New bid to stop Nevada mail-in voting says virus threat gone
RENO — A conservative voting rights group that lost an earlier bid to block next month’s mail-in primary election in Nevada says the normal election rules and polling places for in-person voting should be reinstated because the most serious threat posed by coronavirus has passed.
Lawyers for the Voters’ Rights Initiative filed an amended complaint in U.S. District Court in Reno on Wednesday seeking to revive efforts to prevent the June 9 primary from going forward under the special procedures the secretary of state ordered to help prevent the spread of COVID-19.
New plaintiffs in the lawsuit include Nevada Right to Life and a rural Republican running for county commissioner. They are asking Judge Miranda Du to schedule an expedited hearing and issue a ruling by the end of next week.
“Expanding mail balloting is unnecessary to combat COVID-19,” the amended complaint states.
“The curve is flattening, the spread of the virus is being controlled, the fatality rate is decreasing rapidly, testing is more readily available and widespread, and the death rate is much lower than originally expected,” it says.
The new filings also argue recent changes made in Clark County to expand in-person voting opportunities and send absentee ballots to all its registered voters in the Las Vegas area give them an unfair advantage over other Nevadans.
Washoe County’s registrar of voters in Reno filed a motion Monday — and the state joined it Tuesday — asking Du to dismiss the case for good.
Du rejected the original complaint April 30 that alleged Republican Secretary of State Barbara Cegavske lacked authority to implement temporary procedures for the mail-in primary that the critics say is vulnerable to voter fraud.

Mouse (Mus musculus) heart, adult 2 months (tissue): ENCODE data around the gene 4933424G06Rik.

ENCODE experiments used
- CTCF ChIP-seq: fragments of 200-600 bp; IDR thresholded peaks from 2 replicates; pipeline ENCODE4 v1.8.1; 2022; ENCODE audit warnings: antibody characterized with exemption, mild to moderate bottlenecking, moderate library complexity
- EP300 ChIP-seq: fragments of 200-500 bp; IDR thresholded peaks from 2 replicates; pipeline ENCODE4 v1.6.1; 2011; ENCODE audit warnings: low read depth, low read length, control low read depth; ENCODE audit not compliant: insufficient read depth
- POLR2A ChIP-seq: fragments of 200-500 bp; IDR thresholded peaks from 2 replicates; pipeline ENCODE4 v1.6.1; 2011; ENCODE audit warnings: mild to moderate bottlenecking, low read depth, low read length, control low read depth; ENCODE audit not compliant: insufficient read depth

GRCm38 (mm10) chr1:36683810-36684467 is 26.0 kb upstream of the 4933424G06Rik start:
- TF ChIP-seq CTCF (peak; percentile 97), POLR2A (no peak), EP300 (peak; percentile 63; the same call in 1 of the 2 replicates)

Five days later, Nevada’s Democratic Party dropped a separate lawsuit in state court challenging the primary rules after Clark County agreed to open three polling places for in-person voting and send absentee ballots to inactive as well as active registered voters.
Cegavske’s plan requires only one polling place be established in each of Nevada’s 17 counties. It also required that inactive voters who hadn’t participated in either of the last two federal elections be sent an absentee ballot only if they specifically requested one.
Early voting begins May 23.
In addition to the state’s leading anti-abortion group, new plaintiffs in the case include Gary Gladwill, who is seeking the GOP nomination for county commissioner in Lyon County east of Reno.
The amended complaint points to Gov. Steve Sisolak’s May 9 reopening of restaurants, salons and other non-essential businesses that had been closed since mid-March.
“Along with other states, Nevada has begun to emerge from its pandemic shutdown with phase one of reopening,” the complaint states. It said the same social distancing and good hygiene practices that have proven effective in preventing the spread of the virus at grocery stores and other essential businesses are also an effective way to prevent the spread of COVD-19 for in-person voting.
At least 331 people have died from the virus in Nevada. As of Wednesday, state health officials reported 6,394 positive cases among the 66,672 people who have been tested.
Sisolak’s office didn’t immediately respond to a request for comment on Thursday.
The Democratic governor said last week that casinos, nightclubs, spas and gyms must remain closed until further notice in an effort to continue to guard against the spread of the virus.
Nevada may be able to relax more rules at the end of May, Sisolak said. But he also said he may need to reimpose restrictions if the number of COVID-19 cases starts to balloon, and he dismissed those who argue the virus no longer posed a threat to public health.
“I see some folks saying mission accomplished,” Sisolak said last week. “That’s not true.”